To Self Publish or Not to Self Publish

To Self Publish or Not to Self Publish
by Eva Santiago

“What do these famous authors and their novels listed here have in common? Mark Twain– Huckleberry Finn, John GrishamA Time to Kill, Walt Whitman-Leaves of Grass, Richard Paul EvansThe Christmas Box , Beatrix Potter- Creator of The Peter Rabbit series and Julia Childthe Joy of Cooking. These are among the many famous authors who self-published their works first then went on to become best sellers. These writers never gave up after receiving numerous rejection letters from publishing houses. So they took a stab at it an did it themselves. What followed for them was that once they self published, the publishers took note and picked up their self published work.

Before I had written one word of my first book, As Clear as Claire Gets, A Conversation with the Past, I did my home work. I was astonished to find that one of my favorite writers, Mark Twain had gone through the self publishing process. Would a major publisher take note of my work? But then I read a long list of other authors who had done the same thing and I thought, ‘ There’s obviously something to this! ‘ So heck yeah, I went for it! I self published my first book,which is my life story. As Clear as Claire Gets,is a legacy to my family. I didn’t promote it much and I did sell some copies. I also have it in a couple of libraries here in town. I was hoping to use it as a stepping stone and it did work that way. As Clear as Claire Gets, is long because I didn’t have the money to hire a professional editor. But alas, the writing business is a learning process like no other right?
A year and a half after my first book, I finished my second manuscript. Salsa! The Taste of Life, is a volume of mostly short stories with some poetry. I was thinking of self publishing again; I seriously had my doubts about sending it anyplace. One of my daughters kept telling me that she thought it was very good and that I ought to send it in to a publisher. I was terrified of those terrible rejection letters so I said no way. But I started looking around on line and I was overwhelmed with the whole process of having to have a literary agent in order to even pitch anything to most major publishers. So I kept looking and then I found Tate Publishing; one of the very few publishers left who still take manuscripts without all the hassle. So I sent them my manuscript and held my breath for several weeks. Six weeks later I received the news of my life: We want to publish Salsa! , the email read. They also informed me that out of hundreds of manuscripts they receive every year, they only publish 4% of those. I had made the cut, I was elated!So what have I learned from self publishing verses traditional publishing? Well for one, I had an editor assigned to help me polish my work and I thoroughly enjoyed it because it helped me see my writing in a new light. I also lost the fear of having my project scrutinized by the editor’s professional eye and realized she was there to help me take my writing to a whole new level. When I self published I had no idea what to do to market my book. Now, I am being trained by Tate Publishing so I can learn how to get my book out there. They invested in me so now they are going to do their best to make sure I do well because if Salsa! Succeeds it’s good news for them.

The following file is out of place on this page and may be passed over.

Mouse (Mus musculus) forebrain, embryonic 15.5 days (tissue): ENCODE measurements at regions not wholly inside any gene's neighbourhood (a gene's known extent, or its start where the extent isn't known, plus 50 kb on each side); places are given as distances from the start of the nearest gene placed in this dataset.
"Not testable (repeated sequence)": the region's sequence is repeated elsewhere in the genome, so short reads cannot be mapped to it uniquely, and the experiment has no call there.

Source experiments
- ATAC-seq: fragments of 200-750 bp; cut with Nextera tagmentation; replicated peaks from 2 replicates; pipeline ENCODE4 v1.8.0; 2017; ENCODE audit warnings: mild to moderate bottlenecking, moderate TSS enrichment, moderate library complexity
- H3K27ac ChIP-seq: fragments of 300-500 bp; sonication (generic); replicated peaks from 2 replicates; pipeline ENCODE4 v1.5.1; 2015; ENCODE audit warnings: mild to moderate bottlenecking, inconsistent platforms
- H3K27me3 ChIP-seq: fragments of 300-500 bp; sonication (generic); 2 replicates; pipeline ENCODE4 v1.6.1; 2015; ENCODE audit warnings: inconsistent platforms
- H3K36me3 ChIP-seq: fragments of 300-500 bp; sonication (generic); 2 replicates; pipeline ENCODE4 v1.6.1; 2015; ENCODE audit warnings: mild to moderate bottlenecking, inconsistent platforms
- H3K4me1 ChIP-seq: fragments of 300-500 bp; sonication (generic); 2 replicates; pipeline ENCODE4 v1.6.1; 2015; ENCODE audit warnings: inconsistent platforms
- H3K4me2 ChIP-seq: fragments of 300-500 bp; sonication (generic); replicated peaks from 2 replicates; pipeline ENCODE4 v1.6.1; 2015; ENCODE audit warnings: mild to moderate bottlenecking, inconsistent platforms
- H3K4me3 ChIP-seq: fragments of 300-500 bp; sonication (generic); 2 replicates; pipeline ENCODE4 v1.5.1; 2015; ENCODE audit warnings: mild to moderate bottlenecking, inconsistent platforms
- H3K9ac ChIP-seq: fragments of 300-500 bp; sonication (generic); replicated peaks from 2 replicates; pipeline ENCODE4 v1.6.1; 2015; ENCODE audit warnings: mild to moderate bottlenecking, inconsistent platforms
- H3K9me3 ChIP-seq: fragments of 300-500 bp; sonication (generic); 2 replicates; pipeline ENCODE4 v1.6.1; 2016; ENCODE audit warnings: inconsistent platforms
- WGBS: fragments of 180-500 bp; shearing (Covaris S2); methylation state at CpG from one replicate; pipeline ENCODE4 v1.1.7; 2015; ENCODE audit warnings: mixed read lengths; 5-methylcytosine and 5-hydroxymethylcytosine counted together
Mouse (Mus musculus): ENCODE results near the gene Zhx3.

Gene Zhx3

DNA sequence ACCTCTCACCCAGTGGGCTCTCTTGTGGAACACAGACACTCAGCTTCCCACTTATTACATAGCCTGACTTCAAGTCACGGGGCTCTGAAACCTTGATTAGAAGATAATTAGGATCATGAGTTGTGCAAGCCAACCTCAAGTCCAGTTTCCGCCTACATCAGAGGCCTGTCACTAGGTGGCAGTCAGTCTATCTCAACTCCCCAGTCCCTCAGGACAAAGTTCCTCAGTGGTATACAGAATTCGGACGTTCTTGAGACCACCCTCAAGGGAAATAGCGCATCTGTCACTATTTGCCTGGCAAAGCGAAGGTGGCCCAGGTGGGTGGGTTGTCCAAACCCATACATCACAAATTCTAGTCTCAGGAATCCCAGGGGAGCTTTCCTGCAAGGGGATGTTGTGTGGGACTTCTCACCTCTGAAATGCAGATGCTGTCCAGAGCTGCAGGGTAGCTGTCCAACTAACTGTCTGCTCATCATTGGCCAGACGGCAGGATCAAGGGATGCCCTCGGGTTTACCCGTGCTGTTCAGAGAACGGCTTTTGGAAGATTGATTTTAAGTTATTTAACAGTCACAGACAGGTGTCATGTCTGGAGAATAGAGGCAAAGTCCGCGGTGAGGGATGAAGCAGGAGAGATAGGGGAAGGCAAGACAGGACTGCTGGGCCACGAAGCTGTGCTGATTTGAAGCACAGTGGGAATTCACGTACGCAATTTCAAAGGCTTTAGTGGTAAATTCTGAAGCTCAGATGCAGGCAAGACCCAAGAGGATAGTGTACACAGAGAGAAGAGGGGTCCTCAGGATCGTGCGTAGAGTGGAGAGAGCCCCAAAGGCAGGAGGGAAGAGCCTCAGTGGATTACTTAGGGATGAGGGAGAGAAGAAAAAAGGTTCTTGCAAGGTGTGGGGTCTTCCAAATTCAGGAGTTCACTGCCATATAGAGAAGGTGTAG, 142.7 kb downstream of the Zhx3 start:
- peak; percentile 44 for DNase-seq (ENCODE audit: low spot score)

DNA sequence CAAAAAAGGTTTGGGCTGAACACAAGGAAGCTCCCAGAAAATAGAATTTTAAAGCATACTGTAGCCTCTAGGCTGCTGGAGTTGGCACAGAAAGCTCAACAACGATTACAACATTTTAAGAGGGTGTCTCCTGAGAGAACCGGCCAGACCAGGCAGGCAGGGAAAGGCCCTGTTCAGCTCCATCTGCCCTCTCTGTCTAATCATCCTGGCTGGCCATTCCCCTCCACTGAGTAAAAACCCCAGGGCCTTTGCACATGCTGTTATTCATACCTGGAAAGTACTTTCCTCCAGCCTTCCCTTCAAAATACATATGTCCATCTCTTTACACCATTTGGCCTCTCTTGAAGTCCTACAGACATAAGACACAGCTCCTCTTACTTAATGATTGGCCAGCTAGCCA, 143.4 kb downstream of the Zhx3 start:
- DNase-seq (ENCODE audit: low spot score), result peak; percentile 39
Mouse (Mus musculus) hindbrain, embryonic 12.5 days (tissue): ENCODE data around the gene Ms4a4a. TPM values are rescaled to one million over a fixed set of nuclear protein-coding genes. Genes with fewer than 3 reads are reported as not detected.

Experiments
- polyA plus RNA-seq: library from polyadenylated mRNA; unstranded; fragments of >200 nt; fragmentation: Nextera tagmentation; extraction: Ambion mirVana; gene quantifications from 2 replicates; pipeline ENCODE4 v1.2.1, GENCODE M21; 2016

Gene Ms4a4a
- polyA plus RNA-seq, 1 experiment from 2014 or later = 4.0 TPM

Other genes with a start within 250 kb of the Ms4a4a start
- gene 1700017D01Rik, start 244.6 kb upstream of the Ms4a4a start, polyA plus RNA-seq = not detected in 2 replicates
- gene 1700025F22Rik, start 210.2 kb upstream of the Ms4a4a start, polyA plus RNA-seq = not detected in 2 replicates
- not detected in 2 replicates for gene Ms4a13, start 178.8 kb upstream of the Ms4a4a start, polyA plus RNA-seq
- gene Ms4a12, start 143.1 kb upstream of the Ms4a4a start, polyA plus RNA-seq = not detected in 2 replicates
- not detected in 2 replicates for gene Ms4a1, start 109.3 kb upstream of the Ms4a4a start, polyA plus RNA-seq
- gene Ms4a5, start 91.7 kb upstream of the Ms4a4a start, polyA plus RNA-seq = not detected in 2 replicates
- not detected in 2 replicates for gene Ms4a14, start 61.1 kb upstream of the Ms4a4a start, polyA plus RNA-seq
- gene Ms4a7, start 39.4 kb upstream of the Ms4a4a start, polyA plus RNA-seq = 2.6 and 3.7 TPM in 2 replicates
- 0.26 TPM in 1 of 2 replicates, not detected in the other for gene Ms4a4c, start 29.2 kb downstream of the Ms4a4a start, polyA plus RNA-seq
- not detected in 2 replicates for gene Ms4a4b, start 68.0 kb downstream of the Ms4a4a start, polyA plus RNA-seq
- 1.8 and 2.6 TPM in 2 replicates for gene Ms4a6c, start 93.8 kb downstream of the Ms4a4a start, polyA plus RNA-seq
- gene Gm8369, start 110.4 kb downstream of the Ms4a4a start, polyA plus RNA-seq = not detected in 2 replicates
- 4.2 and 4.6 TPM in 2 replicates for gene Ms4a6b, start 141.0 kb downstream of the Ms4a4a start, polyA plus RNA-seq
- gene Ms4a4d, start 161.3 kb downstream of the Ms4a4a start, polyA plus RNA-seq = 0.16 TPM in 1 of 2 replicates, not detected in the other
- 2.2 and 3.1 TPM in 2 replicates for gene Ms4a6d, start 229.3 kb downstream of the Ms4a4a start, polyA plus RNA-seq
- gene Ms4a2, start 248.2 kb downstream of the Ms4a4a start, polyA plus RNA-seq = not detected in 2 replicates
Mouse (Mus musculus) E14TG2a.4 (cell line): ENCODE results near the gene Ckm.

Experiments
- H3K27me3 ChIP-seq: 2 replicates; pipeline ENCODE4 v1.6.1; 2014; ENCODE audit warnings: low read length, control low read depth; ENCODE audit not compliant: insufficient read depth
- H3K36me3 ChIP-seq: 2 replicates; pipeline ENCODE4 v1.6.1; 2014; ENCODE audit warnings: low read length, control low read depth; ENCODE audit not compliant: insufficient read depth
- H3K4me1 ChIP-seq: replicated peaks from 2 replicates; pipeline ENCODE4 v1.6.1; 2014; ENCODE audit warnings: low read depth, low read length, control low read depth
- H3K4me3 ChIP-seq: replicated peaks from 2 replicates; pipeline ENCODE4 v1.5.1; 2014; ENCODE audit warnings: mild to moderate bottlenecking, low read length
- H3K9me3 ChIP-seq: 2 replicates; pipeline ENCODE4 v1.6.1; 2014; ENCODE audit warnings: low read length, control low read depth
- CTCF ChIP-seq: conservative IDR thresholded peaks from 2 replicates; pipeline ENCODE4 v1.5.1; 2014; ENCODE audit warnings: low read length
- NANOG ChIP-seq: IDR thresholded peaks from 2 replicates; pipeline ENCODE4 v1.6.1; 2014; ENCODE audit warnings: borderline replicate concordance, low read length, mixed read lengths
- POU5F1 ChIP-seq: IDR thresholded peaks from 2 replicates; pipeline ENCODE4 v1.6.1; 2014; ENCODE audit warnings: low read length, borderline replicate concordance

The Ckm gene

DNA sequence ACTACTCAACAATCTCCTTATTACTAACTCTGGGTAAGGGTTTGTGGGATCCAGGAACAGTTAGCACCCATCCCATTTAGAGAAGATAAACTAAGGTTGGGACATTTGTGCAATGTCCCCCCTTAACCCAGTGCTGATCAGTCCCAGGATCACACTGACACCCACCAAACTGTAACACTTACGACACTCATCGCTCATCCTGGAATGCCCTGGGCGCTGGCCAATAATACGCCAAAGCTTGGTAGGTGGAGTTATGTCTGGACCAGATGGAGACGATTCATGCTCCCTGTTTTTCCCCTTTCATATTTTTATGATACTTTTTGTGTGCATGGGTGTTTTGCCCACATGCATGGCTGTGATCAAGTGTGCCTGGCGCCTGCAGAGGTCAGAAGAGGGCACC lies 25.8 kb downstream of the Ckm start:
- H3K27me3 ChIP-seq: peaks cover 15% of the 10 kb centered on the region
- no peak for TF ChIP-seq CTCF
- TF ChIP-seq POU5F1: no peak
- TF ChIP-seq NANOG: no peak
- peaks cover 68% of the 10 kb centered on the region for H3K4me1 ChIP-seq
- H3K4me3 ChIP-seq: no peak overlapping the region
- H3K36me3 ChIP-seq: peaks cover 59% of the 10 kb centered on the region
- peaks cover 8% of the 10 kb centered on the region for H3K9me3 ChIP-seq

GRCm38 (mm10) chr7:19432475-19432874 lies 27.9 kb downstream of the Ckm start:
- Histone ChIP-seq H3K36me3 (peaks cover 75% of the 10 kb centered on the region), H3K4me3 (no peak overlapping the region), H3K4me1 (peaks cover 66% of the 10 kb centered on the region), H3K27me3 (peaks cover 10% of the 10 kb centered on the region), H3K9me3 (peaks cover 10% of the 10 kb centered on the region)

Self publishing gave me a tremendous confidence that I never had before and traditional publishing took that confidence I already had to a whole new level.- EVA SANTIAGO copyright 2012″

http://hendersonwritersgroup.blogspot.com/2012/10/october-15th-meeting-notes.html

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3 thoughts on “To Self Publish or Not to Self Publish

  1. Very nice post. I simply stumbled upon your blog
    and wanted to mention that I’ve really loved surfing around your blog posts.
    In any case I will be subscribing in your feed and I hope you write again soon!

    Like

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